Seated Opposite Me in the railway carriage, the elderly lady in the fox-fur shawl was recalling some of the murders that she had committed over the years. ‘There was the vicar in Leeds,’ she said, smiling a little as she tapped her lower lip with her index finger. ‘And the spinster from Hartlepool whose tragic secret was to prove her undoing. The actress from London, of course, who took up with her sister’s husband just after his return from the Crimea. She was a flighty piece so no one could blame me for that. But the maid-of-all-work in Connaught Square, I rather regretted killing her. She was a hard-working girl of good Northern stock, who perhaps didn’t deserve such a brutal ending.’ ‘That was one of my favourites,’ I replied. ‘If you ask me, she got what was coming to her. She read letters that were not hers to read.’ ‘I know you, don’t I?’ she asked, sitting forward now, narrowing her eyes as she examined my face for familiar signs. A sharp combination of lavender and face cream, her mouth viscous with blood-red lipstick. ‘I’ve seen you somewhere before.’ ‘I work for Mr Pynton at the Whisby Press,’ I told her. ‘My name’s Tristan Sadler. We met at a literary lunch a few months ago.’ I extended my hand and she stared at it for a moment, as if unsure what was expected of her, before shaking it carefully, her fingers never quite closing on my own. ‘You gave a talk on untraceable poisons,’ I added. ‘Yes, I remember it now,’ she said, nodding quickly. ‘You had five books that wanted signing. I was struck by your enthusiasm.’ I smiled, flattered that she recalled me at all. ‘I’m a great admirer,’ I said, and she inclined her head graciously, a movement that must have been honed over thirty years of receiving praise from her readers. ‘As is Mr Pynton. He’s talked several times about trying to lure you over to our house.’ ‘Yes, I know Pynton,’ she replied with a shudder. ‘Vile little man. Terrible halitosis. I wonder that you can bear to be near him. I can see why he employed you, though.’ I raised an eyebrow, confused, and she offered me a half-smile. ‘Pynton likes to be surrounded by beautiful things,’ she explained. ‘You must have seen it in his taste for artwork and those ornate couches that look as though they belong in the Paris atelier of some fashion designer. You remind me of his last assistant, the scandalous one. But no, there’s no chance, I’m afraid. I’ve been with my publisher for over thirty years and I’m perfectly happy where I am.’ She sat back, her expression turning to ice, and I knew that I had disgraced myself, turning what had been a pleasant exchange into a potential business transaction. I looked out of the window, embarrassed. Glancing at my watch, I saw that we were running about an hour later than planned and now the train had stopped again without explanation. ‘This is exactly why I never go up to town any more,’ she declared abruptly as she struggled to open the window, for the carriage had begun to grow stuffy. ‘You simply cannot rely on the railways to bring you home again.’ ‘Here, let me help you with that, missus,’ said the young man who had been sitting next to her, speaking in whispered, flirtatious tones to the girl next to me since we departed Liverpool Street. He stood and leaned forward, a breeze of perspiration, and gave the window a hefty pull. It opened with a jolt, allowing a rush of warm air and engine-steam to spill inside. ‘My Bill’s a dab hand with machinery,’ said the young woman, giggling with pride. ‘Leave it out, Margie,’ he said, smiling only a little as he sat down. ‘He fixed engines during the war, didn’t you, Bill?’ ‘I said leave it out, Margie,’ he repeated, colder now, and as he caught my eye we considered each other for a moment before looking away. ‘It was just a window, dear,’ sniffed the lady-novelist with impeccable timing. It struck me how it had taken over an hour for our three parties even to acknowledge each other’s presence. It reminded me of the story of the two Englishmen, left alone on a deserted island together for five years after a shipwreck, who never exchanged a single word of conversation as they had never been properly introduced. Twenty minutes later, our train shifted into motion and we were on our way, finally arriving in Norwich more than an hour and a half behind schedule. The young couple dis - embarked first, a flurry of hysterical impatience and rush-me-to-our-room giggles, and I helped the writer with her suitcase. ‘You’re very kind,’ she remarked in a distracted fashion as she scanned the platform. ‘My driver should be here somewhere to help me the rest of the way.’ ‘It was a pleasure to meet you,’ I said, not trying for another handshake but offering an awkward nod of the head instead, as if she were the Queen and I a loyal subject. ‘I hope I didn’t embarrass you earlier. I only meant that Mr Pynton wishes we had writers of your calibre on our list.’ She smiled at this – I am relevant, said her expression, I matter – and then she was gone, uniformed driver in tow. But I remained where I was, surrounded by people rushing to and from their platforms, lost within their number, quite alone in the busy railway station. I emerged from the great stone walls of Thorpe Station into an unexpectedly bright afternoon, and found that the street where my lodgings were located, Recorder Road, was only a short walk away. Upon arriving, however, I was disappointed to find that my room was not quite ready. ‘Oh dear,’ said the landlady, a thin woman with a pale, scratchy complexion. She was trembling, I noticed, although it was not cold, and wringing her hands nervously. She was tall, too. The type of woman who stands out in a crowd for her unexpected stature. ‘I’m afraid we owe you an apology, Mr Sadler. We’ve been at sixes and sevens all day. I don’t quite know how to explain what’s happened.’ ‘I did write, Mrs Cantwell,’ I said, trying to soften the note of irritation that was creeping into my tone. ‘I said I would be here shortly after five. And it’s gone six now.’ I nodded in the direction of the grandfather clock that stood in the corner behind her desk. ‘I don’t mean to be awkward, but—’ ‘You’re not being awkward at all, sir,’ she replied quickly. ‘The room should have been ready for you hours ago, only . . .’ She trailed off and her forehead wrinkled into a series of deep grooves as she bit her lip and turned away; she seemed unable to look me in the eye. ‘We had a bit of unpleasantness this morning, Mr Sadler, that’s the truth of it. In your room. Or what was to be your room, that is. You probably won’t want it now. I know I shouldn’t. I don’t know what I’ll do with it, honestly I don’t. It’s not as if I can afford to leave it unlet.’ Her agitation was obvious, and despite my mind being more or less focused on my plans for the following day, I was concerned for her and was about to ask whether there was anything I could do to help when a door opened behind her and she spun around. A boy of about seventeen appeared, whom I took to be her son: he had a look of her around the eyes and mouth, although his complexion was worse, scarred as he was by the acne of his age. He stopped short, taking me in for a moment, before turning to his mother in frustration. ‘I told you to call me when the gentleman arrived, didn’t I?’ he said, glaring at her. ‘But he’s only just arrived this minute, David,’ she protested. ‘It’s true,’ I said, feeling a curious urge to jump to her defence. ‘I did.’ ‘But you didn’t call me,’ he insisted to his mother. ‘What have you told him, anyway?’ ‘I haven’t told him anything yet,’ she said, turning back to me with an expression that suggested she might cry if she was bullied any longer. ‘I didn’t know what to say.’ ‘I do apologize, Mr Sadler,’ he said, turning to me now with a complicit smile, as if to imply that he and I were of a type who understood that nothing would go right in the world if we did not take it out of the hands of women and look after it ourselves. ‘I had hoped to be here to greet you myself. I asked Ma to tell me the moment you arrived. We expected you earlier, I think.’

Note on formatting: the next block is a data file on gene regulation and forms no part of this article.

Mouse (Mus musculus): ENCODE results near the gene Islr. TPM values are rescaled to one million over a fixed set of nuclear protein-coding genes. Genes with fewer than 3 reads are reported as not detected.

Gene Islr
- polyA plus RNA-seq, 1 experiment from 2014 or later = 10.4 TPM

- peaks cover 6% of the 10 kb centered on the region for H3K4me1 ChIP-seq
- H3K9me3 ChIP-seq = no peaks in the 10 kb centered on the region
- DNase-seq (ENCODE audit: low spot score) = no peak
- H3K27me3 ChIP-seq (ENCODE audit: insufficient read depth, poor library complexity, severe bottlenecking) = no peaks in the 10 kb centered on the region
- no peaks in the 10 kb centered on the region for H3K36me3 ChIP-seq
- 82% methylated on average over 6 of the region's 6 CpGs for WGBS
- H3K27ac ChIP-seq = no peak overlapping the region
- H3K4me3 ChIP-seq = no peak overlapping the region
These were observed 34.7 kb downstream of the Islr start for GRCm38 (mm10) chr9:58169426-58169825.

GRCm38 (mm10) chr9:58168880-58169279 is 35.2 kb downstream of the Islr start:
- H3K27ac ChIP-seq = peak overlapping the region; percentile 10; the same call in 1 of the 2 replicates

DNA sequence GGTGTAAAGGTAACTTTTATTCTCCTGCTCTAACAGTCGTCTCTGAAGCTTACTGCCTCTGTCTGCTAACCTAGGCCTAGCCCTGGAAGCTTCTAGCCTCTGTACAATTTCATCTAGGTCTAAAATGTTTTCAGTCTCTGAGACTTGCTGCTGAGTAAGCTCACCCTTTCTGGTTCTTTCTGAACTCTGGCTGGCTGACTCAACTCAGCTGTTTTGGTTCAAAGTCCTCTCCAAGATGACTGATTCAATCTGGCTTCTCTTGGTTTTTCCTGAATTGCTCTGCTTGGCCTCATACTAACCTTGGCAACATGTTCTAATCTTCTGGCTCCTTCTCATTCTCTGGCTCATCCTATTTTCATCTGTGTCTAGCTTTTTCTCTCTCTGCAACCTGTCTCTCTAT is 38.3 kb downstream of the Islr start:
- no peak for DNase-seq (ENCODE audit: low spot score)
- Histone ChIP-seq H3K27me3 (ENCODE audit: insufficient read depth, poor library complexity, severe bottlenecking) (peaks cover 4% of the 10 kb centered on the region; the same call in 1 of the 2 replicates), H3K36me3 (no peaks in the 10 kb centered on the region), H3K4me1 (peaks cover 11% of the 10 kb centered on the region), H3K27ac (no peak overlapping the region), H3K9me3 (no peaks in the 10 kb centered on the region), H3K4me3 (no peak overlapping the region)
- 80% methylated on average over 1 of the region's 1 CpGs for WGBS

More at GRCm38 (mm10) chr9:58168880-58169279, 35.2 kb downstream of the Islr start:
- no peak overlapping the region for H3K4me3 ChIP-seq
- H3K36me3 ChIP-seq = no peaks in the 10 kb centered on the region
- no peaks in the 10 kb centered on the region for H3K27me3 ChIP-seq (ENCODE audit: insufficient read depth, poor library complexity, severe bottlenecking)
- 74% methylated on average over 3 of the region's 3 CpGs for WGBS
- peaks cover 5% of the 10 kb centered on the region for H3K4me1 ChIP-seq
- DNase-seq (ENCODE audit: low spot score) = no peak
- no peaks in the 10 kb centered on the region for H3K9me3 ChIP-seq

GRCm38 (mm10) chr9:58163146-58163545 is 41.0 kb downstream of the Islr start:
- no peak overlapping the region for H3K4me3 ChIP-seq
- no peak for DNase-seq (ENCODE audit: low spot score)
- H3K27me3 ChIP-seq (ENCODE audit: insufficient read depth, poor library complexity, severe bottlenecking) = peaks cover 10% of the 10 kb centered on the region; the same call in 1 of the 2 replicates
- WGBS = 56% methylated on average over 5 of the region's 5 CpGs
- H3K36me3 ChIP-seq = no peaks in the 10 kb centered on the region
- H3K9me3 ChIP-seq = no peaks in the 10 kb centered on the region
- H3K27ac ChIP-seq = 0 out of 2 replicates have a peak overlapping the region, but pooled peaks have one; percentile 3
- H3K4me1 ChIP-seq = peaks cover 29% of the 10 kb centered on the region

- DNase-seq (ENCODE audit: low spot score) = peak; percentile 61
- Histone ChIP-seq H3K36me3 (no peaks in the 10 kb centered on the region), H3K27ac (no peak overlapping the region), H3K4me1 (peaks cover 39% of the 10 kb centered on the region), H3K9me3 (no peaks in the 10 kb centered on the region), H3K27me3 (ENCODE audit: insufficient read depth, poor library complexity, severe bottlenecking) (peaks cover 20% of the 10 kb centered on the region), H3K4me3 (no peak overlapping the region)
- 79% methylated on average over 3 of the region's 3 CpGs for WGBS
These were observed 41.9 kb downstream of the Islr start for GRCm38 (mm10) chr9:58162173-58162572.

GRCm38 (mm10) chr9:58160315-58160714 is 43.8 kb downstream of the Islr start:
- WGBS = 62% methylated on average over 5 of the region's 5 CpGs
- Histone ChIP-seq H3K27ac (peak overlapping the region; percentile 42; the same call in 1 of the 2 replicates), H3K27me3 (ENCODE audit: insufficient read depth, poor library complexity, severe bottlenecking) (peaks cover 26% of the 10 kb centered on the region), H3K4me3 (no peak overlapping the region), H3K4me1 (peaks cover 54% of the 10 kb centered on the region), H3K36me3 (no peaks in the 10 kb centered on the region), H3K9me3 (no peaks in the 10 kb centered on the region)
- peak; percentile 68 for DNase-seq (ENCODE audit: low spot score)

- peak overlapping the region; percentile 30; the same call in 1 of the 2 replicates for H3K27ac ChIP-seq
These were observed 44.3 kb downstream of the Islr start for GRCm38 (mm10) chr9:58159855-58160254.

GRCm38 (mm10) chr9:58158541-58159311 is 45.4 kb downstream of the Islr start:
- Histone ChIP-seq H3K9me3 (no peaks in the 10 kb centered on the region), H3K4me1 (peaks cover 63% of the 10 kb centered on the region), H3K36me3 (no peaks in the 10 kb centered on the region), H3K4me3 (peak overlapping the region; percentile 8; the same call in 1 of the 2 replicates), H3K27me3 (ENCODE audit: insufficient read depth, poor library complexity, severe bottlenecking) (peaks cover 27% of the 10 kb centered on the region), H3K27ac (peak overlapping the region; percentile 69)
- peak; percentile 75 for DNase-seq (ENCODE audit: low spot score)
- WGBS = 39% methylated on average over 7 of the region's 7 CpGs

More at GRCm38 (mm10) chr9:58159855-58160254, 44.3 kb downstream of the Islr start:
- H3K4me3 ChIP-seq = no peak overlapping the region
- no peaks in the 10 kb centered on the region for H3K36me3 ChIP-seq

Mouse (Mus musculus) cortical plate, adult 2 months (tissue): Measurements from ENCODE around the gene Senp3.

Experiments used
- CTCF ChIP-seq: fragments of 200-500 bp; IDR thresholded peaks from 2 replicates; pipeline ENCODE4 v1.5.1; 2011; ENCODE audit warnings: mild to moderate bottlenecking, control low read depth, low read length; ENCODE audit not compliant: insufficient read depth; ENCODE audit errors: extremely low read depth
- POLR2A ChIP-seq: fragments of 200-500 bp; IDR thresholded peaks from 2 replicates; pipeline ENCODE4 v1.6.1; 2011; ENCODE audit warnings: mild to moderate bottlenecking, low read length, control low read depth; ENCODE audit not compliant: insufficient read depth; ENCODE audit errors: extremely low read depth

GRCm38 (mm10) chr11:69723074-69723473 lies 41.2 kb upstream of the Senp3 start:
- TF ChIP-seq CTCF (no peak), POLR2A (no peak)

Editorial Reviews

LONGLISTED - 2013 International IMPAC Dublin Literary AwardAn Best 100 Book of 2012Winner of the Stonewall Honor (Literature)"A novel of immeasurable sadness, in a league with Graham Greene’s The End of the Affair. John Boyne is very, very good at portraying the destructive power of a painfully kept secret. This is a forbidden love story—a gay love story—but one with a terrible twist." —John Irving"A wonderful, sad, tender book. There are some amazing things about this novel--one is the simplicity and purity of the narrative line; another is the sort of complexity within the characters and the emotions and the motives; another is the sense of the period, with all its restrictions. The book is going to have an enormous impact on everyone who reads it." —Colm Toibin "This will become a classic war novel." —The Bookseller“Let me try to explain how much I loved The Absolutist. I loved it for its grainy black-and-white-movie feel, like an old British film from the ’40s. I loved that author John Boyne teased out just enough information throughout this book to make me think I’d figured out what had happened to Tristan and Will (I didn’t!). I loved the mixture of horrific brutality and insanely beautiful prose. And I loved the ending, which made me gasp, gasp—and gasp again.” —Inland Empire Weekly“The Absolutist is effortlessly readable and meticulously attuned to its social and linguistic time frame.” —Irish Times